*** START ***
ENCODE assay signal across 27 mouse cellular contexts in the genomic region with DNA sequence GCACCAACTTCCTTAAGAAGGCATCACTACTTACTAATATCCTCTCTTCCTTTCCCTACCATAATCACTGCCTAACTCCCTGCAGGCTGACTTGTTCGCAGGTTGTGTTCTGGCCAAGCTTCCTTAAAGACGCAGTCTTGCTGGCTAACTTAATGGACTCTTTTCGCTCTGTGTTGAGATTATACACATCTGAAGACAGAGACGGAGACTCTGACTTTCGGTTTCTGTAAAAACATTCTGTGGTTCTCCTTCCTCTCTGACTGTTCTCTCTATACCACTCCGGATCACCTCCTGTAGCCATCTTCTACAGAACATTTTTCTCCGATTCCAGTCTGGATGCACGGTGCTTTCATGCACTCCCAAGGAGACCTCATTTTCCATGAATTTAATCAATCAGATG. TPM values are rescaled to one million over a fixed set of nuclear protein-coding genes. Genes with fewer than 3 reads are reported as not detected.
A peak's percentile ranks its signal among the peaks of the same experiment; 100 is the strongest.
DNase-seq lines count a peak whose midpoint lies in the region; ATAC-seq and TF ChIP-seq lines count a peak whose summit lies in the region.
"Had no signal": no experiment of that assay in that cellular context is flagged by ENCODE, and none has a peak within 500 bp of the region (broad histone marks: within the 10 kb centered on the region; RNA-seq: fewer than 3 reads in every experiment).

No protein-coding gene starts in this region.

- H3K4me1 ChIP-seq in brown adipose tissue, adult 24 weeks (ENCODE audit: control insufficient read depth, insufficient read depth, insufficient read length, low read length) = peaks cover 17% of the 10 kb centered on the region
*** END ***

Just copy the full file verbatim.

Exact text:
ENCODE assay signal across 27 mouse cellular contexts in the genomic region with DNA sequence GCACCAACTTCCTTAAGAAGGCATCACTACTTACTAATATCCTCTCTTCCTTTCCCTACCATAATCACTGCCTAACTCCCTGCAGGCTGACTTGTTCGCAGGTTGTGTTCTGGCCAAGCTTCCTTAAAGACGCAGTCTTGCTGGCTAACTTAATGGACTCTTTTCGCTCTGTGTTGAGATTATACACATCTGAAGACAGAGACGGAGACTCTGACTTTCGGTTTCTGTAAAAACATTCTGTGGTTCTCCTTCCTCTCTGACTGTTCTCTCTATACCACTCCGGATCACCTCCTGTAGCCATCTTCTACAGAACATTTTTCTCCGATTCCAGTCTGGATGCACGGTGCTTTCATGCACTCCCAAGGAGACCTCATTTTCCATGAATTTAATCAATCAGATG. TPM values are rescaled to one million over a fixed set of nuclear protein-coding genes. Genes with fewer than 3 reads are reported as not detected.
A peak's percentile ranks its signal among the peaks of the same experiment; 100 is the strongest.
DNase-seq lines count a peak whose midpoint lies in the region; ATAC-seq and TF ChIP-seq lines count a peak whose summit lies in the region.
"Had no signal": no experiment of that assay in that cellular context is flagged by ENCODE, and none has a peak within 500 bp of the region (broad histone marks: within the 10 kb centered on the region; RNA-seq: fewer than 3 reads in every experiment).

No protein-coding gene starts in this region.

- H3K4me1 ChIP-seq in brown adipose tissue, adult 24 weeks (ENCODE audit: control insufficient read depth, insufficient read depth, insufficient read length, low read length) = peaks cover 17% of the 10 kb centered on the region